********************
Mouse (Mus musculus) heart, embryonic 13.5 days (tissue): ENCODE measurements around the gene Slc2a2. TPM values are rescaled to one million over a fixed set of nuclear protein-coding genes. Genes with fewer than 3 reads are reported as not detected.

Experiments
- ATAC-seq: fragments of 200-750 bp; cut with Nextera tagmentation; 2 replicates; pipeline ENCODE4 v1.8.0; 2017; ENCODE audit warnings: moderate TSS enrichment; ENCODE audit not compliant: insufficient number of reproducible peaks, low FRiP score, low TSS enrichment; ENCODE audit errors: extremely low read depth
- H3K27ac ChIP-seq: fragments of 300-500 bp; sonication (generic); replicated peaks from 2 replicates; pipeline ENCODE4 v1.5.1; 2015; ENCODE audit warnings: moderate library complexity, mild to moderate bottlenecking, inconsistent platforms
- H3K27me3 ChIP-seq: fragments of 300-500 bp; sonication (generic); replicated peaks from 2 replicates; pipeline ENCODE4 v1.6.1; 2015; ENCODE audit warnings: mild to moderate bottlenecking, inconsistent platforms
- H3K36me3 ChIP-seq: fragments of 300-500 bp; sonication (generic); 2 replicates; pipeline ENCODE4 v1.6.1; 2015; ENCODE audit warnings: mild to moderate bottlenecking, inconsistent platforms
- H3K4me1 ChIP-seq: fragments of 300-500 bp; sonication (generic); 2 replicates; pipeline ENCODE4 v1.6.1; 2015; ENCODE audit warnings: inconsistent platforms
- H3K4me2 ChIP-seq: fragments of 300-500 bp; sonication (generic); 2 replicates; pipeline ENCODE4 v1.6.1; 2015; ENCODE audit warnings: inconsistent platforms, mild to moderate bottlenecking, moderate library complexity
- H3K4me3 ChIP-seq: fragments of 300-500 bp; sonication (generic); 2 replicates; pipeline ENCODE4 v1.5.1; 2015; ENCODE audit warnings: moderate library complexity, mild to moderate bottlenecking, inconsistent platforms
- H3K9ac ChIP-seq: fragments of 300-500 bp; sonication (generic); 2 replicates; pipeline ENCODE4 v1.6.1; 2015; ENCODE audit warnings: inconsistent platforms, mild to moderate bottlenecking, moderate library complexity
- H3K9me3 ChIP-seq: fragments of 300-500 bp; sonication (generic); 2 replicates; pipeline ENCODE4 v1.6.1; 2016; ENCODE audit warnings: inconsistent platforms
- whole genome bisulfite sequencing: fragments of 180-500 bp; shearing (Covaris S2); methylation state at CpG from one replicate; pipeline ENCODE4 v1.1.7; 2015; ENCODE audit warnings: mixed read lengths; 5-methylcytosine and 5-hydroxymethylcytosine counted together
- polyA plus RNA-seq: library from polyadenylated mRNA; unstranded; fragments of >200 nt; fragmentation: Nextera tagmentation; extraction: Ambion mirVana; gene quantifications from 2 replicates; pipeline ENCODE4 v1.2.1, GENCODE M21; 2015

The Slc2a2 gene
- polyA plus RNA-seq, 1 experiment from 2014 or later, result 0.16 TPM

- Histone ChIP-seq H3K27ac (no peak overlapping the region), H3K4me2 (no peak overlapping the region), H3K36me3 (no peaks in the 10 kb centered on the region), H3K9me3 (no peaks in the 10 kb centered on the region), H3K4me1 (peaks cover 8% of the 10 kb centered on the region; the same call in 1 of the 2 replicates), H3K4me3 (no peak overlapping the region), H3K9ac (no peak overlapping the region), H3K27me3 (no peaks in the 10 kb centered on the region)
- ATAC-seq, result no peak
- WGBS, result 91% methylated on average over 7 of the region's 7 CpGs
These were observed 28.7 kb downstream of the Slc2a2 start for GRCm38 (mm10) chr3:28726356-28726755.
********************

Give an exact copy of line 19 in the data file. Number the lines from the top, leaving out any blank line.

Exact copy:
These were observed 28.7 kb downstream of the Slc2a2 start for GRCm38 (mm10) chr3:28726356-28726755.